In 2016, what seems now about a thousand years ago, Colin Kaepernick took a knee against police brutality. "Stick to sports." Other players did it with the same reaction. But sports is often a harbinger of what is about to happen in society. Kaepernick was a young, black, rich athlete who was suddenly connected to social justice causes in a way that made him risk his career for the right to speak out. If a man with everything to lose would do such a thing, why is anyone surprised that people with hardly anything to lose would speak out, lash out in any way they thought possible.

Kaepernick, LeBron James, Eric Reid, the people you are scoffing at as you watch the news today, none of them is interested in giving comfort. Just as the former policeman in Minneapolis wasn't interested in the comfort of George Floyd as he kneeled on his neck.

Too late now, we have seen people wondering why America didn't listen to Kaepernick, didn't heed and understand, even as we know the answer: Why should it when nothing was at stake. Kaepernick's kneeling was a gesture, easily dismissed by a nation fond of gestures. Here's a military jet flyover when tens of thousands of Americans are dying from a virus. Feel better now? Kaepernick's gesture was ignored when it should have been taken as seriously as it was presented. It was a barometer, plummeting to indicate an approaching storm.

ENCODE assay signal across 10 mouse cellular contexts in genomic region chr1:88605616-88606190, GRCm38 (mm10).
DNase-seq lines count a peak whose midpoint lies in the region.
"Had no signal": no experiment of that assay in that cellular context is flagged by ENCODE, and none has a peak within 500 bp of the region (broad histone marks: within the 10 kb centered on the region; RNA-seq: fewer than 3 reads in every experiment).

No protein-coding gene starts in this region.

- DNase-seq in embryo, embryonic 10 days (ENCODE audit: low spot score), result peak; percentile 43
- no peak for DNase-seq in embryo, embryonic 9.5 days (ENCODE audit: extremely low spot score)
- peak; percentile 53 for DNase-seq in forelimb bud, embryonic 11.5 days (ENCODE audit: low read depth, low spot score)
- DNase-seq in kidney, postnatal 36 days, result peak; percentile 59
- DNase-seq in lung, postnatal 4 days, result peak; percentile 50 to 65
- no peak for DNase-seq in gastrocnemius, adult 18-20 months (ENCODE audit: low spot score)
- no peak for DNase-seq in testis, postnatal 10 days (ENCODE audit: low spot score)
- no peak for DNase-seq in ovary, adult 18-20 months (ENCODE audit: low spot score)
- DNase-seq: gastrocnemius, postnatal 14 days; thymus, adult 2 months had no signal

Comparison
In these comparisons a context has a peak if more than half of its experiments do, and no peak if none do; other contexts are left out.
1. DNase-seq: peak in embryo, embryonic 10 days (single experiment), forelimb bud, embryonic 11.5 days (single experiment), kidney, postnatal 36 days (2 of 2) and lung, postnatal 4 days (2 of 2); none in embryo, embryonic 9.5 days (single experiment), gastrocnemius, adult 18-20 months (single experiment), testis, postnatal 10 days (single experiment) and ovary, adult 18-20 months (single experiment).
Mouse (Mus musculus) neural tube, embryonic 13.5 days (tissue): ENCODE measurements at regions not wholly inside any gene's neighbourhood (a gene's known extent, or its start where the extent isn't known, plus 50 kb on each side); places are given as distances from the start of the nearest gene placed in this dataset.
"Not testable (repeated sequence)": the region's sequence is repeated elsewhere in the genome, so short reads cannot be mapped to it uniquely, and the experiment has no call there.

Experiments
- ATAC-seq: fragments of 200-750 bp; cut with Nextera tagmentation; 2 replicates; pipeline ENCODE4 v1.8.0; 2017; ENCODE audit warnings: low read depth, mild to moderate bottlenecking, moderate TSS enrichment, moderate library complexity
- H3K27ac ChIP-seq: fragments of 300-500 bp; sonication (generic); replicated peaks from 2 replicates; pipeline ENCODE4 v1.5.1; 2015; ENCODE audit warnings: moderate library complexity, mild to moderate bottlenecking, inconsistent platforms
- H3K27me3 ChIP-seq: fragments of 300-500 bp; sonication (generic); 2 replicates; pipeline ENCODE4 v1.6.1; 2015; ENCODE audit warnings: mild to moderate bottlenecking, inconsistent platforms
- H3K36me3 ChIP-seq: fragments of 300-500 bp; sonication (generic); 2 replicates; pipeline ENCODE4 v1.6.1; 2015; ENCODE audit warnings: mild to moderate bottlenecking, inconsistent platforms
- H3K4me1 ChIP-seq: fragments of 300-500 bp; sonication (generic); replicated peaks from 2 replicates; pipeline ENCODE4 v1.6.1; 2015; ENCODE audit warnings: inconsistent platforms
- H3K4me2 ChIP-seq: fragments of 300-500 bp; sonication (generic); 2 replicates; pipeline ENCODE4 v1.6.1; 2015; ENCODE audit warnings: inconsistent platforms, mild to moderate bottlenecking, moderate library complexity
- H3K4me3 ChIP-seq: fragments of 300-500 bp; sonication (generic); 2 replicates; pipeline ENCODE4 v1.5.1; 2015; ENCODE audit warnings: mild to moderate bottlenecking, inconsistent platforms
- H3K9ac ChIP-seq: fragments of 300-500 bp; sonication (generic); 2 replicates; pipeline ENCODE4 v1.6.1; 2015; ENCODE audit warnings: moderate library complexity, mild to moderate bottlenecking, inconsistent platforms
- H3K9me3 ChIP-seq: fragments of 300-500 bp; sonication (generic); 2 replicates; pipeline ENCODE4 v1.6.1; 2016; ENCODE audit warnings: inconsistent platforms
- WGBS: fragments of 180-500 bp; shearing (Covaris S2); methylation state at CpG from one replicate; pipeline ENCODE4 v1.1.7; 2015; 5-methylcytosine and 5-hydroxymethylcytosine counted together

And now that gesture is global. European soccer stars are taking a knee while America burns. In the four years since - hell, in the four decades since nonviolent protesters took proverbial knees at lunch counters and on bridges - nothing has changed, even the gleeful lack of restraint with which human rights are violated. And after all this time, there is still no correct way for black folks to protest.

Things aren't burning because people want to destroy. Things are burning because people feel they have nothing, so why not destroy. People are angry because that knee on their necks isn't just symbolic. If you are black in America, it doesn't take much for a situation to put your life and liberty in danger, whether you're Kaepernick or Floyd.

We don't know if the counterfeit twenty Floyd is said to have passed was with his knowledge. At any given time, countless bogus bills are in circulation. We don't know if a white man or white woman would have received the same reaction of force. We don't even know if being confronted by different officers would have made everything different and Floyd would be home right now.